LONDON, November 24 ------ AstraZeneca said on Monday its COVID-19 vaccine was 70% effective in pivotal trials and could be up to 90% effective, giving the world’s fight against the global pandemic a third new weapon that can be cheaper to make, easier to distribute and faster to scale-up than rivals. The British drugmaker said it will have as many as 200 million doses by the end of 2020, around four times as many as U.S. competitor Pfizer Inc. Seven hundred million doses could be ready globally as soon as the end of the first quarter of 2021.
“This means we have a vaccine for the world,” said Andrew Pollard, director of the Oxford University vaccine group that developed the drug. The vaccine on average prevented 70% of COVID-19 cases in late-stage trials in Britain and Brazil. The success rate rose to 90% in a group of trial participants who accidentally received a half dose followed by a full dose. The efficacy was 62% if the full dose was given twice, as it was for most study participants.
No serious safety events were confirmed, the company said, although little safety data was provided. AstraZeneca’s shares fell nearly 4%, as investors perceived the efficacy data as less impressive than rival vaccines and may take longer to get U.S regulatory approval. Pfizer and Moderna, which reported that their vaccines were about 95% effective in preventing illness, had set the success bar sky-high. The AstraZeneca vaccine does have advantages.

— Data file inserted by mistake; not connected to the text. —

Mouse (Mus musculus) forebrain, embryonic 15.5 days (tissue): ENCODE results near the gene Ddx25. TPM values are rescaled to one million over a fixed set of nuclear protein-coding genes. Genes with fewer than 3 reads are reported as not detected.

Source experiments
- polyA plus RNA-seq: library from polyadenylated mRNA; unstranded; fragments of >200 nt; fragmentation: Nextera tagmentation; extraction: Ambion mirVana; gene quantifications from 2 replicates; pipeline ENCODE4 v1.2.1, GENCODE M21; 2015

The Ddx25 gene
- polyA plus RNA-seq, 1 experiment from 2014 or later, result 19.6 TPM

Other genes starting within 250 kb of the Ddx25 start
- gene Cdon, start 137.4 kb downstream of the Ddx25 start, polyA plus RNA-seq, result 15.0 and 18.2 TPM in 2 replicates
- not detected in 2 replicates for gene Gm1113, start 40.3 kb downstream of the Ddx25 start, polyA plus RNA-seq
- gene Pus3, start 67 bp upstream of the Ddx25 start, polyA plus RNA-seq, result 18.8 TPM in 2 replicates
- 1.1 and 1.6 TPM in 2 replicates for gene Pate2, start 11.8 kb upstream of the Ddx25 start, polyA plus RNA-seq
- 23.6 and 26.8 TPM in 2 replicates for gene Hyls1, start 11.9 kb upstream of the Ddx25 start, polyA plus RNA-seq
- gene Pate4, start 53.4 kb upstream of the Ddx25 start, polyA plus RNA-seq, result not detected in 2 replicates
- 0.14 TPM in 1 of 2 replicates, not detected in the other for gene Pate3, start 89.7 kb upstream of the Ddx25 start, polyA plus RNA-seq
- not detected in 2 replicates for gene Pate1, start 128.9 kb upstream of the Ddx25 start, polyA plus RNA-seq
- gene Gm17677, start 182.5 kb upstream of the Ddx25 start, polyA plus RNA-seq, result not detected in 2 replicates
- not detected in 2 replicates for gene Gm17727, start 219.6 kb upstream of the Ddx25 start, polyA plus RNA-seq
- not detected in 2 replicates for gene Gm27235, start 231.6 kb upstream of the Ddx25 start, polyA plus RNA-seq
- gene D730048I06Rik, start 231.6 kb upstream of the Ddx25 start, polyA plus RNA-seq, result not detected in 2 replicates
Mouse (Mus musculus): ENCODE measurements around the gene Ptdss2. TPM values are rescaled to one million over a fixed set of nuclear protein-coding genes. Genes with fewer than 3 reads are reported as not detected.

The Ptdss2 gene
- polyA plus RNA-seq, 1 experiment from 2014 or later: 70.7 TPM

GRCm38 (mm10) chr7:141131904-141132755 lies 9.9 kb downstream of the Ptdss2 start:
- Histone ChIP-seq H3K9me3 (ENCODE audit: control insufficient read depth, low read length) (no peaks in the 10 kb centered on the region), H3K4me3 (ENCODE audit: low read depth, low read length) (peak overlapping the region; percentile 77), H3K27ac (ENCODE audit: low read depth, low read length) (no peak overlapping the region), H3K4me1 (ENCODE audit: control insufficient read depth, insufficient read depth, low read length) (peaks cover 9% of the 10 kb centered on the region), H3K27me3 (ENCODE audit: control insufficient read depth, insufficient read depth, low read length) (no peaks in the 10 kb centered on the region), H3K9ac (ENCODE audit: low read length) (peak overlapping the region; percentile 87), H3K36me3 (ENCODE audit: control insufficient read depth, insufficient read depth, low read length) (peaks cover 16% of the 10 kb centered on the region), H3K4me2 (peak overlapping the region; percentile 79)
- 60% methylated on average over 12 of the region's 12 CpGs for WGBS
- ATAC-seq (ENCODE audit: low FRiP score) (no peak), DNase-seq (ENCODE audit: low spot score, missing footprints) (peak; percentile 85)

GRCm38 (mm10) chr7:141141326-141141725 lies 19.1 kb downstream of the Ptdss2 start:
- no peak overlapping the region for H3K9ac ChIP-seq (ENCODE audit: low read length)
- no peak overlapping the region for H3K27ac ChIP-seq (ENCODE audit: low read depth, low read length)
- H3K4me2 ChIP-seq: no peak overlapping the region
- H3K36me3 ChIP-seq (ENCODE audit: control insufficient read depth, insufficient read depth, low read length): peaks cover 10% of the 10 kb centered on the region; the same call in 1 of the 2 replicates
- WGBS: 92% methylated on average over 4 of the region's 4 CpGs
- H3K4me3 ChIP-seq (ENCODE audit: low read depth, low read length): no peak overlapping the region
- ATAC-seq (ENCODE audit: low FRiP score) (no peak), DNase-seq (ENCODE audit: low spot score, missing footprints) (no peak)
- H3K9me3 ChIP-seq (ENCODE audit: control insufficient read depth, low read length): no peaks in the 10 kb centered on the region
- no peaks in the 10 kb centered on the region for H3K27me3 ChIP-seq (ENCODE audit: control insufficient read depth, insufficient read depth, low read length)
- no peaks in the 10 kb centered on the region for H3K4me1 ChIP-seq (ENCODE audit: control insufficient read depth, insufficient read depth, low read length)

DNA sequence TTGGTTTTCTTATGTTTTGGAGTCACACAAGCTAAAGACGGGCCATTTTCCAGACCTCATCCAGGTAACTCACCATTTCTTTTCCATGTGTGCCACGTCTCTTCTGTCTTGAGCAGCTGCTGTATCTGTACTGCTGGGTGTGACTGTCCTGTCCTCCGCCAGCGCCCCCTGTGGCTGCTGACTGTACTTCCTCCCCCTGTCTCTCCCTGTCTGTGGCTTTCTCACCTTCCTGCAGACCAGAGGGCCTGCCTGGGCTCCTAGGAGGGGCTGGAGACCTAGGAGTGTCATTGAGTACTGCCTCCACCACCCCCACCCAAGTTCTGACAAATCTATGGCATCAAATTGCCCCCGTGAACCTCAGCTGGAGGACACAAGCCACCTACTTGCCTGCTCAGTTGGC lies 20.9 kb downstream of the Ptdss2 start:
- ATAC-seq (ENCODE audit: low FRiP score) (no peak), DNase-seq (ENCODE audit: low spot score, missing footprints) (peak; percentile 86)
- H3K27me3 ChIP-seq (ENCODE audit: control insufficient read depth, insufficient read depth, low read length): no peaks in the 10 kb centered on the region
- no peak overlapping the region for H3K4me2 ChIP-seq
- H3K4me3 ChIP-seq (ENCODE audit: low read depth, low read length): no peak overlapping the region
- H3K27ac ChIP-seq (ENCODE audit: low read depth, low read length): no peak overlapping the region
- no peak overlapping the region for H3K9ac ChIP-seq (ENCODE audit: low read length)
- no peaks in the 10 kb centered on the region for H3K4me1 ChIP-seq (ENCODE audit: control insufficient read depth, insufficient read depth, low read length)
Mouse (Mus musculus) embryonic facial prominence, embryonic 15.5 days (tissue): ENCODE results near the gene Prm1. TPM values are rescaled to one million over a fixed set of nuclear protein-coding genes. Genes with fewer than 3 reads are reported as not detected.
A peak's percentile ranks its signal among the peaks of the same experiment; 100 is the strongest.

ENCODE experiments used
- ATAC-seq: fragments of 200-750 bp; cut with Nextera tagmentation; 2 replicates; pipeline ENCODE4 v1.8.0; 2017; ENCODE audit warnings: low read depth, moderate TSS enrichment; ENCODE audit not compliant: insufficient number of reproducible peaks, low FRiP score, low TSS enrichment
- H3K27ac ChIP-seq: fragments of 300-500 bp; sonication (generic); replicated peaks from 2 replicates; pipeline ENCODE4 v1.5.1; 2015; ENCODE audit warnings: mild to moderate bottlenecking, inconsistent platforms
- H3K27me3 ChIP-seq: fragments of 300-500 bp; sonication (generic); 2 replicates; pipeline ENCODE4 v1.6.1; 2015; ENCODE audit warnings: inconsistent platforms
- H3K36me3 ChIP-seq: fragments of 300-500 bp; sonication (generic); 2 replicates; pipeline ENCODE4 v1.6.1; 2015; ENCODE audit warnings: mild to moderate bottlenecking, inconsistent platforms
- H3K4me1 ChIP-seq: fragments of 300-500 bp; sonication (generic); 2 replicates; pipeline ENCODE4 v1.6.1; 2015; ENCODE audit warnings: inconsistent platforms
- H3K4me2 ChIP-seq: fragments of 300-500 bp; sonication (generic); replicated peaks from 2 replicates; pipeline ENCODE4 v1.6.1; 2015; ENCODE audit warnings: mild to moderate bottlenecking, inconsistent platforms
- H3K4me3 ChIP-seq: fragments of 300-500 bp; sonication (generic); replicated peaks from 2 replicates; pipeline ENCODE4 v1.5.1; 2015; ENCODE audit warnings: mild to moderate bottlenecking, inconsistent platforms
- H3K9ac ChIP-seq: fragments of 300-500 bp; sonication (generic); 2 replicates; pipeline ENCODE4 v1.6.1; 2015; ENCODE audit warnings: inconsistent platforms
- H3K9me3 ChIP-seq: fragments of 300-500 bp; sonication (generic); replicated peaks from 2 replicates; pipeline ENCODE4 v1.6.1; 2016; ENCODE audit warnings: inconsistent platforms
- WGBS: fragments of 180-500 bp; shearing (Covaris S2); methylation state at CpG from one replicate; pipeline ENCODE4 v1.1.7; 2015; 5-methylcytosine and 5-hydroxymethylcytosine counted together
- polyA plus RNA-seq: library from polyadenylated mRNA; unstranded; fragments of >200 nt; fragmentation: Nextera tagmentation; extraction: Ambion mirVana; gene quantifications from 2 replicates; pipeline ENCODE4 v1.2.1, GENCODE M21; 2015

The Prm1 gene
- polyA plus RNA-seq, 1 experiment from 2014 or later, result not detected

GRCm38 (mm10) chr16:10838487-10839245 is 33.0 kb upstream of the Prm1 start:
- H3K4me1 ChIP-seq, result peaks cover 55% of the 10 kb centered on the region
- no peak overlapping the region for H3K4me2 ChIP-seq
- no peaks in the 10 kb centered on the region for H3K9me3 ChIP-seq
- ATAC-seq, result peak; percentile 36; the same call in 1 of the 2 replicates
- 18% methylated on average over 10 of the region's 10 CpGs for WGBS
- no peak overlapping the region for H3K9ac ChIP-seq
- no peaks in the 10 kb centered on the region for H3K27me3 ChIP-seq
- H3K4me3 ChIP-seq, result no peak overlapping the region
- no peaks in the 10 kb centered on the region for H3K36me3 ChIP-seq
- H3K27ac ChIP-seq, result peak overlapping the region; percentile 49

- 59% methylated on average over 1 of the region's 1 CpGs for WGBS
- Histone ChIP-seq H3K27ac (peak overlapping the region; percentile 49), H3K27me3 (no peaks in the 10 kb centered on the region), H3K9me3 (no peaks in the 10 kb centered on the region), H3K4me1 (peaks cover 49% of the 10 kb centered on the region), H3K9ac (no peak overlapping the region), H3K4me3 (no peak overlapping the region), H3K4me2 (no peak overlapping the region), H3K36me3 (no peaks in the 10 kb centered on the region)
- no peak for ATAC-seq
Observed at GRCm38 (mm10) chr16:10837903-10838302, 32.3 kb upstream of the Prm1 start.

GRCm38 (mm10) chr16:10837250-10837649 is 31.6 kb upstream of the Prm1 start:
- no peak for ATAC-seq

Its cost to governments works out at just a few dollars a shot, a fraction of the price of the Pfizer and Moderna vaccines using a new, more complex technology. It can also be transported and stored at normal fridge temperatures, which proponents say would make it easier to distribute – especially in poor countries – than Pfizer’s, which needs to be shipped and stored at -70C. The 90% efficacy finding was a happy accident, AstraZeneca admitted, noting that it resulted from a dosing error during the trials. The half dose-first regimen will enable the company to seek approval based on far higher effectiveness than 62%, which was still enough for a regulatory nod based on prior discussions. AstraZeneca Chief Executive Pascal Soriot said the smaller initial dose means limited supplies could stretch even further to vaccinate more people.